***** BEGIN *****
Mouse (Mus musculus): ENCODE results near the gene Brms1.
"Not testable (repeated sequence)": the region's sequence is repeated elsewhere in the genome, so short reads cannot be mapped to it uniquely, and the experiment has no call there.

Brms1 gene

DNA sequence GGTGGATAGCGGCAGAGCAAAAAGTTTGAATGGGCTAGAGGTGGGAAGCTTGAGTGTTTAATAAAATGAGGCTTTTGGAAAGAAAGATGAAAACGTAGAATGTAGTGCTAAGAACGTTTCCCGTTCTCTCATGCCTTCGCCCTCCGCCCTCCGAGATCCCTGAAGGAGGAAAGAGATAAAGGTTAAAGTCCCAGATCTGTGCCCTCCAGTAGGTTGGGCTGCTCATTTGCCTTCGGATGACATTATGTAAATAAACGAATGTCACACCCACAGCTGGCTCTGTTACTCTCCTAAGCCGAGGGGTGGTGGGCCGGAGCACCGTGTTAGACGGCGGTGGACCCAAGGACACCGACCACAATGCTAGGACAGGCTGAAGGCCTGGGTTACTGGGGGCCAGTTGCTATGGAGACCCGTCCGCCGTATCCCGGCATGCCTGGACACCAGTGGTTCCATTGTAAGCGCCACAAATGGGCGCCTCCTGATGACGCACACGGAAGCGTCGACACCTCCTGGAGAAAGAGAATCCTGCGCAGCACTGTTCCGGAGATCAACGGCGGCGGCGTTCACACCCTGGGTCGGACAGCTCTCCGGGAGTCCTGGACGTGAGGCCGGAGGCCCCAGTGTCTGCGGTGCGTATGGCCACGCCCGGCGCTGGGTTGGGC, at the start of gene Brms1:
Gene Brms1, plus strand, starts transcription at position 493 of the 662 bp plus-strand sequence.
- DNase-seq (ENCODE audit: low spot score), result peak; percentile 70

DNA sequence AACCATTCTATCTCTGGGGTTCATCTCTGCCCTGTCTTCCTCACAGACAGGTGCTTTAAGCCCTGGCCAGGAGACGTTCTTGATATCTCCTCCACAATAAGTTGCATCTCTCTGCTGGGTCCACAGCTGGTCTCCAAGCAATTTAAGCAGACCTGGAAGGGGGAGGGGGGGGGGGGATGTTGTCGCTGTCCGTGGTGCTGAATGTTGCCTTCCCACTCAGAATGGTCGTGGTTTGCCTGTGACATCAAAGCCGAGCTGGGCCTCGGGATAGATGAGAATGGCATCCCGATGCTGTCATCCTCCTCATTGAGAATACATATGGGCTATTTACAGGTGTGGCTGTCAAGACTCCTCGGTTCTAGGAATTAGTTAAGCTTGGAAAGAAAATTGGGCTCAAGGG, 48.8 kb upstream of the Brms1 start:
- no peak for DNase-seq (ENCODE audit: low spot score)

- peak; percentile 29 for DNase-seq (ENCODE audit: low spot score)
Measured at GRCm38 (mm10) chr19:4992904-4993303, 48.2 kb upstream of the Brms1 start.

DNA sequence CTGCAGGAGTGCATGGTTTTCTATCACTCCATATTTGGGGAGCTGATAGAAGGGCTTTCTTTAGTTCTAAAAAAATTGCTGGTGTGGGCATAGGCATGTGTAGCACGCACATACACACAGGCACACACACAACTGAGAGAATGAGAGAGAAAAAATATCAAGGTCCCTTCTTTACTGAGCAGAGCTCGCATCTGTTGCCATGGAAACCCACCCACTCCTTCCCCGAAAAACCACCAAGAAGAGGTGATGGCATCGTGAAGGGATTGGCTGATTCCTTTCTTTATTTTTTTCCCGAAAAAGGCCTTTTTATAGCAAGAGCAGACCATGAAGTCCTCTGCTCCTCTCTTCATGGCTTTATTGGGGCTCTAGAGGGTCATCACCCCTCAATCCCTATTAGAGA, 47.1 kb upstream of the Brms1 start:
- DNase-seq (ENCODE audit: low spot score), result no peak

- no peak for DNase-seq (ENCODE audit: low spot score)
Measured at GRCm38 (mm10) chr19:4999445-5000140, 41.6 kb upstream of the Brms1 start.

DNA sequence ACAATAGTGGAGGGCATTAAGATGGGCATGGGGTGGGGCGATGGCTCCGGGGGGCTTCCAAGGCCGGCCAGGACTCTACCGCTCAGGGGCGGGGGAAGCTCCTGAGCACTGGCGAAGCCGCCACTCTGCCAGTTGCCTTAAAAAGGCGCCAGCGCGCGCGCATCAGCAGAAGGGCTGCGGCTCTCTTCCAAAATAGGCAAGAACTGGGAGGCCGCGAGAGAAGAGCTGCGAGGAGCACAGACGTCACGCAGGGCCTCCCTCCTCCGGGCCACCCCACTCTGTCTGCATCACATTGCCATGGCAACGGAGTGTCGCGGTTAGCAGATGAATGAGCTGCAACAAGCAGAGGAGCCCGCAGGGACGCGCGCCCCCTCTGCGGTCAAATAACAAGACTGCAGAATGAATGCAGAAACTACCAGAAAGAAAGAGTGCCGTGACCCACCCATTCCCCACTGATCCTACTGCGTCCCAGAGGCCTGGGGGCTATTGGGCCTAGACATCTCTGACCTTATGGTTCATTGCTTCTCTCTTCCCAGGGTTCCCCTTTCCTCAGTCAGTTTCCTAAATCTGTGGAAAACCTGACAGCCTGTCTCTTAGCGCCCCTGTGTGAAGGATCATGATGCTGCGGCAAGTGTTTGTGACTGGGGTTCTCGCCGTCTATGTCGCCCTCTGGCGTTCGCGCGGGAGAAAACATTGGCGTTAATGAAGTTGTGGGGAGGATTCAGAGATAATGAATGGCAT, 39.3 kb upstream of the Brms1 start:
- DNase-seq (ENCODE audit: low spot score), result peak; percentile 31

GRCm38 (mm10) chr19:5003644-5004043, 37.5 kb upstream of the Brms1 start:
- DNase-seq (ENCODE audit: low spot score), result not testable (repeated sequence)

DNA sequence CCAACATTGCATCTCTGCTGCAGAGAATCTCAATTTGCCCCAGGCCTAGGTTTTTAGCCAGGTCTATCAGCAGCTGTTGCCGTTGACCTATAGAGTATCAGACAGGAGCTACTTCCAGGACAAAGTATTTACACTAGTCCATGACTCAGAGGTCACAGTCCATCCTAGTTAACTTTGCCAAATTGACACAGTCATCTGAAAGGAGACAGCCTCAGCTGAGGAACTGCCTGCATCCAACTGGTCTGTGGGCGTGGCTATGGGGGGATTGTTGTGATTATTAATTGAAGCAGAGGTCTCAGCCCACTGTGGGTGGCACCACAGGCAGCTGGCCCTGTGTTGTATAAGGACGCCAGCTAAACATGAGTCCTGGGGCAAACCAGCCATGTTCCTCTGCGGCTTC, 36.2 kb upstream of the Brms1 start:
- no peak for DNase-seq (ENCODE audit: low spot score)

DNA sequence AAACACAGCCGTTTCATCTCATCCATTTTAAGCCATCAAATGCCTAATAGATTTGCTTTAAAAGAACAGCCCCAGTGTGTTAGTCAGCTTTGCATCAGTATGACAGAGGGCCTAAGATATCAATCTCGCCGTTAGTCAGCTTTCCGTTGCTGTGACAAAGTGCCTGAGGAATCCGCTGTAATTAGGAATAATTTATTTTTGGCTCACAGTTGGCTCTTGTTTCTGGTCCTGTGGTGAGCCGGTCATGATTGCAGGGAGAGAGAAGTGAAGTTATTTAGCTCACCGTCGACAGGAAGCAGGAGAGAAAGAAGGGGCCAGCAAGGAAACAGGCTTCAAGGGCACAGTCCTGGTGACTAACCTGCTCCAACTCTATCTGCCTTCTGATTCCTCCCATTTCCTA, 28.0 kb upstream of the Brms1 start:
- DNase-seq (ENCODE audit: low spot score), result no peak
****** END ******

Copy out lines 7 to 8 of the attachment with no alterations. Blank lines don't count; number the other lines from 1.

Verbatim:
DNA sequence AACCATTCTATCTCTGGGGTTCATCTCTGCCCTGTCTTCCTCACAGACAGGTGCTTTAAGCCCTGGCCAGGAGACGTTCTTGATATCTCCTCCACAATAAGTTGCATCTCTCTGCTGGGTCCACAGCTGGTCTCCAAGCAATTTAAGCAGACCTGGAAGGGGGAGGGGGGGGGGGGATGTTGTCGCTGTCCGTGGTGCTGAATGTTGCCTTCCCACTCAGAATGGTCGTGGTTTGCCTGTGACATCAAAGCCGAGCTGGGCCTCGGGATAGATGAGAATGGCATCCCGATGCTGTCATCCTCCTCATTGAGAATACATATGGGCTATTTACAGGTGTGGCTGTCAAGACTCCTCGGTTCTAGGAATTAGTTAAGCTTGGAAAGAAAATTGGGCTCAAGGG, 48.8 kb upstream of the Brms1 start:
- no peak for DNase-seq (ENCODE audit: low spot score)